Animals are often studied to shed light on the origin of physical skills, such as the efficiency with which a cockroach scurries or the sonar-guided flight of bats. One engineering feat that has always been admired by humans is the ability to hover in flight. We have built machines that do this fairly well, such as helicopters, but there is plenty of room for improvement.
Fortunately, there is the homely yet acrobatically gifted moth. Researchers chose the moth for its hovering skills because it is a relatively large flying insect that is “incredibly good at hovering,” according to Dr. Jonathan Dhyr from the University of Washington. Dr. Dhyr recently published his moth research in The Journal of Experimental Biology
The goal of studying moths is to learn how we can build better hovering machines, perhaps mini-robots that could hover as they perform essential repair or maintenance tasks. This recent research used super-slow motion cameras to capture the moth’s response to a changing environment that mimicked a flight simulator.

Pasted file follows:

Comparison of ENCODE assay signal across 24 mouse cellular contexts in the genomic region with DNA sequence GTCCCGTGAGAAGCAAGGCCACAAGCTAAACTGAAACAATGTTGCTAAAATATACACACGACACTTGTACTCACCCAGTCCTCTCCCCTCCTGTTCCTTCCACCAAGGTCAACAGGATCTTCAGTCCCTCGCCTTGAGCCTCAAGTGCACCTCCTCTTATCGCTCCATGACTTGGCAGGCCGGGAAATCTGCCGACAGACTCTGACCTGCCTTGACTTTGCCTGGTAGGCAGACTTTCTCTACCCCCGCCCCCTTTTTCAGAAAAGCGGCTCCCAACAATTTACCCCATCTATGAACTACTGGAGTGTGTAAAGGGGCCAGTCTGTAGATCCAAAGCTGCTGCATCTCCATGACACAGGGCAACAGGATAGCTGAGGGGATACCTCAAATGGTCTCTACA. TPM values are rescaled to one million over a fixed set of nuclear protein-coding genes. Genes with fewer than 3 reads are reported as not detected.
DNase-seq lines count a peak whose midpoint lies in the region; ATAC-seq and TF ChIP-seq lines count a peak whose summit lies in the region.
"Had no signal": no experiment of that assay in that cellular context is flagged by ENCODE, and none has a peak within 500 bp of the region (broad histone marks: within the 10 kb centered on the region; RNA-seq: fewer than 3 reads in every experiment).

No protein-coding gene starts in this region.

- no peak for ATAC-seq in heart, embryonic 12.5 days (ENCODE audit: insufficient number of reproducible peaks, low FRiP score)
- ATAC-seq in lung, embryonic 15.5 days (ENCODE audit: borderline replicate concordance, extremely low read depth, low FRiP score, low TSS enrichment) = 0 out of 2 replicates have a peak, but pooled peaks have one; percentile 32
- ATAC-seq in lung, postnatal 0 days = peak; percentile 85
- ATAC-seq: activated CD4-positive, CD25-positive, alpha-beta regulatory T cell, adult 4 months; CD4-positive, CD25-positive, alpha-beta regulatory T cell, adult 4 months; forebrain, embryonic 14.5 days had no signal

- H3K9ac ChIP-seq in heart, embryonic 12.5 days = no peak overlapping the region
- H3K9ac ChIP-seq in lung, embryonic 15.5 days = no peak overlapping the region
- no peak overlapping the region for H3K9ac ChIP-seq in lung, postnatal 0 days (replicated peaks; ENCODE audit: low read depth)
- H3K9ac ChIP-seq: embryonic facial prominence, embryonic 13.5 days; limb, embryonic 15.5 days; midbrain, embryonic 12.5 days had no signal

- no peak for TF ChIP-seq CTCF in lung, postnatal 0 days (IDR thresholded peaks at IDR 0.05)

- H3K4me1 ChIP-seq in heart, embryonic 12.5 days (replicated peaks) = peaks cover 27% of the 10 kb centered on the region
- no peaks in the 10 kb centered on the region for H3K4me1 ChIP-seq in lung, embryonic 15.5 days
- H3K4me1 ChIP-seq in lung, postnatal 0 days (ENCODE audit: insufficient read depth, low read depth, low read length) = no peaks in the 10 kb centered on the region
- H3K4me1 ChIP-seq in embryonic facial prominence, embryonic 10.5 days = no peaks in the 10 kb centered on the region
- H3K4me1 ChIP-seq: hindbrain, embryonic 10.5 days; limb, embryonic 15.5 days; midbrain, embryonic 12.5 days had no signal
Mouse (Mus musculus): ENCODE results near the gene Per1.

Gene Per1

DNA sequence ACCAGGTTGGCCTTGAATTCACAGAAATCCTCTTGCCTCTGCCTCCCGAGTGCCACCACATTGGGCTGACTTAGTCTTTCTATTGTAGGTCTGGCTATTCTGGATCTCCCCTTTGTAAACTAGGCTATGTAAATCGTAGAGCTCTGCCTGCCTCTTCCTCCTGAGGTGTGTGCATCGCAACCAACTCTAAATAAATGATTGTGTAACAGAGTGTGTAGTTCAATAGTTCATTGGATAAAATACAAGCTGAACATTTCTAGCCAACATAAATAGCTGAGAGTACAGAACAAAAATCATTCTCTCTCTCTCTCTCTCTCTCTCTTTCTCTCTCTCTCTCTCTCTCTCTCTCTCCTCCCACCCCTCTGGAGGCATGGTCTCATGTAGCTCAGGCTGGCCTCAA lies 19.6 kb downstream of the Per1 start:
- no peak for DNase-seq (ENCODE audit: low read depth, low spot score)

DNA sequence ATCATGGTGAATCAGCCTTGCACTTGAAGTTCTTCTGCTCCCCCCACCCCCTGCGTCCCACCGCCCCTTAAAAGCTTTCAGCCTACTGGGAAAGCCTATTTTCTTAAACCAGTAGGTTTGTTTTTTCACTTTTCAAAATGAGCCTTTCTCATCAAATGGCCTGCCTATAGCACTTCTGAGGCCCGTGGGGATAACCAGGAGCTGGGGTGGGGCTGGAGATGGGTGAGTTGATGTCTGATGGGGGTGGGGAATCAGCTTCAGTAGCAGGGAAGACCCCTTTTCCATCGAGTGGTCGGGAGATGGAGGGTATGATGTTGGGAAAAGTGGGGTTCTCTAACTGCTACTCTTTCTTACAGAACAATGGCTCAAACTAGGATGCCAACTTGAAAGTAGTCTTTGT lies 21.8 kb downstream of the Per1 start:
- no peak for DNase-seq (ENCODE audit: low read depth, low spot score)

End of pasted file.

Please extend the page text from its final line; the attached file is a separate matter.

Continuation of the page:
“If it started pitching up,” Dr Dyhr explained, “it would move its abdomen up, and that will cause its centre of mass to change.” Other observations showed the moth making fine adjustments to airflow, resulting in a balance of thrust and lift.
Dr Dhyr noted, “We’ve got to collaborate with engineers and use [these] really unique methods to answer very basic biological question.”